I never, and I mean never use the System.Web.UI.Page class as the class I inherit my Web Forms. I have a base class that I inherit from the Page class that has a set of methods and properties that I reuse many times over. Often I create more classes that inherits that class with special methods for the site.
If you open up the source code for the Page class either in Reflector or in the new source code that is available with Visual Studio 2008 you will see that it essentially does the same thing.
For example something I have done since the old classic ASP days is a method to write a line using the Response.Write method. I always disliked that it did not include an option for a line break, so I wrote the WriteLine method to handle this for me.
Public Sub WriteLine(ByVal sInfo As String)
Response.Write(sInfo & "<BR>")
There are many more examples of how I leverage this technique. Here is a more complicated example where I get HTML content from another page. In fact I think I talked about this a few months ago in a post on reading content from another source.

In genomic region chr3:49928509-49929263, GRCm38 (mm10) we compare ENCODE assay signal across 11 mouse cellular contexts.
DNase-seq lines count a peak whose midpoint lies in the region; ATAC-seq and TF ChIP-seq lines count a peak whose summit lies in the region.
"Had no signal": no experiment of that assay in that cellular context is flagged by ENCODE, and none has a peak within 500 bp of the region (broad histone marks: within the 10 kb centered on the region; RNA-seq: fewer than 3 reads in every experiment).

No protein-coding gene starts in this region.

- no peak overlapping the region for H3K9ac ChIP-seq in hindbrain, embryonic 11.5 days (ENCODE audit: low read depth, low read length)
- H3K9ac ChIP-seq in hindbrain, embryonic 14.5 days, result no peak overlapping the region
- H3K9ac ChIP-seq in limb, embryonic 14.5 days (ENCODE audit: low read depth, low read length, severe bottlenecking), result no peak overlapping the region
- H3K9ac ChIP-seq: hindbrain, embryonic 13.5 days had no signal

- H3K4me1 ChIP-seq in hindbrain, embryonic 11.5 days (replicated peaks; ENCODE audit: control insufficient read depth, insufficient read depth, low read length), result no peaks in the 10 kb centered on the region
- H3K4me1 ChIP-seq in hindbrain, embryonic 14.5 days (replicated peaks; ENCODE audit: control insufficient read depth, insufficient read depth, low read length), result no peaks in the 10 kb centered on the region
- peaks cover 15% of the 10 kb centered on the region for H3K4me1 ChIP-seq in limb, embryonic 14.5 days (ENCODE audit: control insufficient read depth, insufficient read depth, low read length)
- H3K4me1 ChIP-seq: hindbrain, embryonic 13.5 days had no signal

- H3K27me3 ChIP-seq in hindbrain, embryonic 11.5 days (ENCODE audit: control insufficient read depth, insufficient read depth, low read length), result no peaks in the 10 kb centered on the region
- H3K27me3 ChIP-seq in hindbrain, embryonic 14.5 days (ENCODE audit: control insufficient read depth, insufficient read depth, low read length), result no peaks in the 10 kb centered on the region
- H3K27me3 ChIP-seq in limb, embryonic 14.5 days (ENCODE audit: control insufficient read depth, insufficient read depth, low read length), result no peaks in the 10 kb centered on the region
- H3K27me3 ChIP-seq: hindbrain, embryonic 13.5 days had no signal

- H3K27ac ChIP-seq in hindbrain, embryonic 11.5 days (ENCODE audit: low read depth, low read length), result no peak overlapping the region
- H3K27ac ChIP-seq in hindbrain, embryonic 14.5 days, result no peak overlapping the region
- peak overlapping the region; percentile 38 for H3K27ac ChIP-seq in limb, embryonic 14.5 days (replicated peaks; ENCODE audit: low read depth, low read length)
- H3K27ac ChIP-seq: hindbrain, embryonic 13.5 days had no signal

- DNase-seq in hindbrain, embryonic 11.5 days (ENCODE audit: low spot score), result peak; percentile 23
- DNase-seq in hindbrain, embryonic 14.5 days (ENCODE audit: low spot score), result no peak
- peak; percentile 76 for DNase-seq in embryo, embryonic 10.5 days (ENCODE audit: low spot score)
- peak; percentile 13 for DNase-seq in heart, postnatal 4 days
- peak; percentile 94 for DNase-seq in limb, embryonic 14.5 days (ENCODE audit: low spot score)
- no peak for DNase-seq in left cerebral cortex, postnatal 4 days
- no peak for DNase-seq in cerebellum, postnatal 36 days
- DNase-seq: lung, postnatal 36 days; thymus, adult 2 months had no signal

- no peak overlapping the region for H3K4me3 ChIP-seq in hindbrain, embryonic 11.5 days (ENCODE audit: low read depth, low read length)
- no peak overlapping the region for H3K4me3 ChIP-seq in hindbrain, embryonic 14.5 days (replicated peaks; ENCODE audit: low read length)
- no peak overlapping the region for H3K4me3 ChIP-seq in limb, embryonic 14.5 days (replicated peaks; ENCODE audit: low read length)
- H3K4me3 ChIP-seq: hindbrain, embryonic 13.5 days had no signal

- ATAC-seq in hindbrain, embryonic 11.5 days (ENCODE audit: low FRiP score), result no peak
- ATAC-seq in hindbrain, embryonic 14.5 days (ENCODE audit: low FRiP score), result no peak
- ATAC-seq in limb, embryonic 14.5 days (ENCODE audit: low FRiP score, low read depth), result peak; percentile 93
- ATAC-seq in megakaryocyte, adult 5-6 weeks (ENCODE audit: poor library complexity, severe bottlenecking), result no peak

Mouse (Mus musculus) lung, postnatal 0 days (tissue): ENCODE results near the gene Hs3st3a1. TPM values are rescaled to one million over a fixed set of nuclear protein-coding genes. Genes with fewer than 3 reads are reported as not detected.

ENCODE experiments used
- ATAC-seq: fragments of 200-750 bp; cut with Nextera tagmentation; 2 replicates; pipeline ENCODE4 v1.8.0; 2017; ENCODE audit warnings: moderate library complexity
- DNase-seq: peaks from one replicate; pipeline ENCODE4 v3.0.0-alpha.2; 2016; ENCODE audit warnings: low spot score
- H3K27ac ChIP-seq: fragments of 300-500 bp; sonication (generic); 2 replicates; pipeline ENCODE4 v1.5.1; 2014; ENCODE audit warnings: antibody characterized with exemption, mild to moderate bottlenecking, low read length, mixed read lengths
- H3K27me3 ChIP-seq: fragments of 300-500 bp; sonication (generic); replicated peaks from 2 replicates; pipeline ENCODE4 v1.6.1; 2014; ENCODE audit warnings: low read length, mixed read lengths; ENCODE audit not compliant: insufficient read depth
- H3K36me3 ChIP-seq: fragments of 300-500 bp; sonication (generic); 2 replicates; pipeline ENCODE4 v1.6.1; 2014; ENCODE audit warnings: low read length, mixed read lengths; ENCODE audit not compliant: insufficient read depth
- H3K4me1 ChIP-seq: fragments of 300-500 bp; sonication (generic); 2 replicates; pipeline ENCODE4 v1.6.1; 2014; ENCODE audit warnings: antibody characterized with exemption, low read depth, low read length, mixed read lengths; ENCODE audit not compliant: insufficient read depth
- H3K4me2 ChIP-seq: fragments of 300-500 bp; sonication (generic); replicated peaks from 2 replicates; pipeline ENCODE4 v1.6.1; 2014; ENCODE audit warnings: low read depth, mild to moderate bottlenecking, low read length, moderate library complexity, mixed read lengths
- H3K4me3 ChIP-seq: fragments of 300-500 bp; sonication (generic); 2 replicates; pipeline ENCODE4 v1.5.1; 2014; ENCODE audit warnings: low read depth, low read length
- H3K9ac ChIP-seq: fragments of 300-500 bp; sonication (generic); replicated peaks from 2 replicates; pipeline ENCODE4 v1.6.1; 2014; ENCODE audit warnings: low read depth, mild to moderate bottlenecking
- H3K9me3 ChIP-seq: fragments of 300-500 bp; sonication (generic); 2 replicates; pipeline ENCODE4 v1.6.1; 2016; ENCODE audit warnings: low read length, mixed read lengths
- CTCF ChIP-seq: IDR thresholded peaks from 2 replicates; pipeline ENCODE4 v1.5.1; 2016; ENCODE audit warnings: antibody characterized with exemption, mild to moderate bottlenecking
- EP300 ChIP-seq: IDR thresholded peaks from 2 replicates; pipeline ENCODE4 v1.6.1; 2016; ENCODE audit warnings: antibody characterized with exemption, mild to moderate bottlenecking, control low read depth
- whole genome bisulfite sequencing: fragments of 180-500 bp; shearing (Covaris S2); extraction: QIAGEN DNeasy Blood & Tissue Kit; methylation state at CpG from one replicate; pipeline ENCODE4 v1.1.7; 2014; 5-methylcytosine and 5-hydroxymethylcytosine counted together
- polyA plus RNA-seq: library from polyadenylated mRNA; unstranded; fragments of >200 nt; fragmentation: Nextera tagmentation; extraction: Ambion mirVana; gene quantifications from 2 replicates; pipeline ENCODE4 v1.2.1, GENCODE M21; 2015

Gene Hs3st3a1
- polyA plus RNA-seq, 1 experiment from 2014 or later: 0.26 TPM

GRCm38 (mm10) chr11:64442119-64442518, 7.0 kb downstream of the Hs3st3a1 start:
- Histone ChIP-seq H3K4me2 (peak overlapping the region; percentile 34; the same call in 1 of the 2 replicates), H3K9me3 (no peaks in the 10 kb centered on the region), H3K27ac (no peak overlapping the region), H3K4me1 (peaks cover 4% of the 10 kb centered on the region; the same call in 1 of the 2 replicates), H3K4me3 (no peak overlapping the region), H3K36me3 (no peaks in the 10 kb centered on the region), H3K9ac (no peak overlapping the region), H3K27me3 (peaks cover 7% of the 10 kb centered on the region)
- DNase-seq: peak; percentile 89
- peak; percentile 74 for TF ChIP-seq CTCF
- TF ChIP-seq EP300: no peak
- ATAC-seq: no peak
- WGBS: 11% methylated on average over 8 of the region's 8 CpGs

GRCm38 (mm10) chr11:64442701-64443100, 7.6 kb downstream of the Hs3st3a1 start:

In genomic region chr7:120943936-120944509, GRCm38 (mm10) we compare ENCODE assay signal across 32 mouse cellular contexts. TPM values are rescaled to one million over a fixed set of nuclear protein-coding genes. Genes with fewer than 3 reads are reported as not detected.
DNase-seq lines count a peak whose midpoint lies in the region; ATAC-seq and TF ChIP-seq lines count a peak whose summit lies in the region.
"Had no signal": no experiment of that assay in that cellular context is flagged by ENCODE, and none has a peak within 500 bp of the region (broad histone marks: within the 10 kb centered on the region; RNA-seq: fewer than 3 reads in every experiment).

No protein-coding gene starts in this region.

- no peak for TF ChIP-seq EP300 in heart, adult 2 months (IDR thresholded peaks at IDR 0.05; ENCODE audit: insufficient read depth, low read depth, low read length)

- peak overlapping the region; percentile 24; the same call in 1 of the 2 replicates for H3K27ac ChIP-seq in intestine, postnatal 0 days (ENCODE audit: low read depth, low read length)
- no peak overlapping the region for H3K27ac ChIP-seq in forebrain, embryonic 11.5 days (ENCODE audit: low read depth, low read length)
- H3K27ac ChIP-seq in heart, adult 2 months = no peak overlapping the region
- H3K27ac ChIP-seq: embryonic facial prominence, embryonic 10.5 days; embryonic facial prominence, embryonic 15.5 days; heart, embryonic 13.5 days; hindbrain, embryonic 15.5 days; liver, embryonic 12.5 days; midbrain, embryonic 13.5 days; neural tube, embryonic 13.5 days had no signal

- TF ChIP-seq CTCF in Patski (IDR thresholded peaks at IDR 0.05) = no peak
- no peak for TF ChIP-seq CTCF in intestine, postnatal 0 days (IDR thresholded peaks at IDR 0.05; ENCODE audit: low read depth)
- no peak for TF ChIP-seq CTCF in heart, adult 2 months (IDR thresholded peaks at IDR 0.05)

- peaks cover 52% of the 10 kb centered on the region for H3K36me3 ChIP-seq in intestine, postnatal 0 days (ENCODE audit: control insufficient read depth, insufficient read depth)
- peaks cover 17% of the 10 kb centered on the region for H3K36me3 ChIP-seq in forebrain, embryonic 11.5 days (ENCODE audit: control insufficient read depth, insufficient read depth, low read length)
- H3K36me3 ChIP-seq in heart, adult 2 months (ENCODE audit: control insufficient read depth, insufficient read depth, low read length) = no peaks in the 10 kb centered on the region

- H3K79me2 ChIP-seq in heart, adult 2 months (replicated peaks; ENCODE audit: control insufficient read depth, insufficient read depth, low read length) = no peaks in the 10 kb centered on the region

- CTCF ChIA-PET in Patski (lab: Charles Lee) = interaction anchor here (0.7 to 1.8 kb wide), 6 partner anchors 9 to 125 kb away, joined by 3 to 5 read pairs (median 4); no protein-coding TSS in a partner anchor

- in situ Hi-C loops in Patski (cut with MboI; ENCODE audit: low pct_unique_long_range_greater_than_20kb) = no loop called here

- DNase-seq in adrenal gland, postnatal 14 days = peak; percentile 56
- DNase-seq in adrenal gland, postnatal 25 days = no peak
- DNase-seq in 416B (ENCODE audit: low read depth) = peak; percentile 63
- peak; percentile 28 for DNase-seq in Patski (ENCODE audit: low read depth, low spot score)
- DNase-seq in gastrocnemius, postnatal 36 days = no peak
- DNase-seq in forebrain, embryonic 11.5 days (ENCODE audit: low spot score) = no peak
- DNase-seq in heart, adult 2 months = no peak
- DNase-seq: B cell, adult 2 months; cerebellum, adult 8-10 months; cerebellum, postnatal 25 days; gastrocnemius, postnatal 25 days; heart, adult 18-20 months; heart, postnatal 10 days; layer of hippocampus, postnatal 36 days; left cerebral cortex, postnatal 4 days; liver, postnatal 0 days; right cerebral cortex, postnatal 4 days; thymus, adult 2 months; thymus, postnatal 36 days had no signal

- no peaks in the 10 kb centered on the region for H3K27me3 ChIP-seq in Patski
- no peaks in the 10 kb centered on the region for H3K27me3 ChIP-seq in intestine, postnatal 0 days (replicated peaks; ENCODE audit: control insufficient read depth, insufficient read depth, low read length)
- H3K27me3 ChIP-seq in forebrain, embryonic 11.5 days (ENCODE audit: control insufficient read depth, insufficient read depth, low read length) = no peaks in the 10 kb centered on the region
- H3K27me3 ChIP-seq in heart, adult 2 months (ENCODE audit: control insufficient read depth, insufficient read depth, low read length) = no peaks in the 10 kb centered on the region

Private Function readHtmlPage(ByVal url As String) As String
Dim result As String
Dim objResponse As WebResponse
Dim objRequest As WebRequest = System.Net.HttpWebRequest.Create(url)
objResponse = objRequest.GetResponse
Dim sr As StreamReader = New StreamReader(objResponse.GetResponseStream)
result = sr.ReadToEnd
I also use the base page classes to provide a factory type model to access objects. Here is an example where I get access to a photo album data access layer.
Public ReadOnly Property AC() As AlbumController
If IsNothing(_ac) Then
_ac = New AlbumController
My final example is properties to access Request variables.
Public ReadOnly Property PictureId() As Integer
If Not Request("PictureId") Is Nothing Then
If IsNumeric(Request("PictureId")) Then
I hope this helps you see how sub classing the page class helps make developing applications easier and more consistent.